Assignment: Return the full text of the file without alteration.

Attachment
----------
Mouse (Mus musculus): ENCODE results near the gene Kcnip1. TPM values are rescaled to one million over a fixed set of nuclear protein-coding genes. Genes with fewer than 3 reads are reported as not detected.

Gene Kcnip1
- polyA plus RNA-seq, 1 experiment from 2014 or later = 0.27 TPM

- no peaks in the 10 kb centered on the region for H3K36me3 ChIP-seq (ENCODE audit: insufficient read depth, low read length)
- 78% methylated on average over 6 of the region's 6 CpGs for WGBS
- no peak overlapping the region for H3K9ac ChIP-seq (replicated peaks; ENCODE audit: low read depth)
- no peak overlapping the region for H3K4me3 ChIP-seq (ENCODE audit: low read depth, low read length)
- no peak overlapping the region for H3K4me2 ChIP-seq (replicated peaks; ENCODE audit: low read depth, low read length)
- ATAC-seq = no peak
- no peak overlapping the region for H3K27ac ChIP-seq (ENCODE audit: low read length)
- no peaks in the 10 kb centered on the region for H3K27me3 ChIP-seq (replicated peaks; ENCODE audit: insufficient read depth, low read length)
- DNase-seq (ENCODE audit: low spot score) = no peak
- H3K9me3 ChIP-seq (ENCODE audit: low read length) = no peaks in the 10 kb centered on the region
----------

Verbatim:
Mouse (Mus musculus): ENCODE results near the gene Kcnip1. TPM values are rescaled to one million over a fixed set of nuclear protein-coding genes. Genes with fewer than 3 reads are reported as not detected.

Gene Kcnip1
- polyA plus RNA-seq, 1 experiment from 2014 or later = 0.27 TPM

- no peaks in the 10 kb centered on the region for H3K36me3 ChIP-seq (ENCODE audit: insufficient read depth, low read length)
- 78% methylated on average over 6 of the region's 6 CpGs for WGBS
- no peak overlapping the region for H3K9ac ChIP-seq (replicated peaks; ENCODE audit: low read depth)
- no peak overlapping the region for H3K4me3 ChIP-seq (ENCODE audit: low read depth, low read length)
- no peak overlapping the region for H3K4me2 ChIP-seq (replicated peaks; ENCODE audit: low read depth, low read length)
- ATAC-seq = no peak
- no peak overlapping the region for H3K27ac ChIP-seq (ENCODE audit: low read length)
- no peaks in the 10 kb centered on the region for H3K27me3 ChIP-seq (replicated peaks; ENCODE audit: insufficient read depth, low read length)
- DNase-seq (ENCODE audit: low spot score) = no peak
- H3K9me3 ChIP-seq (ENCODE audit: low read length) = no peaks in the 10 kb centered on the region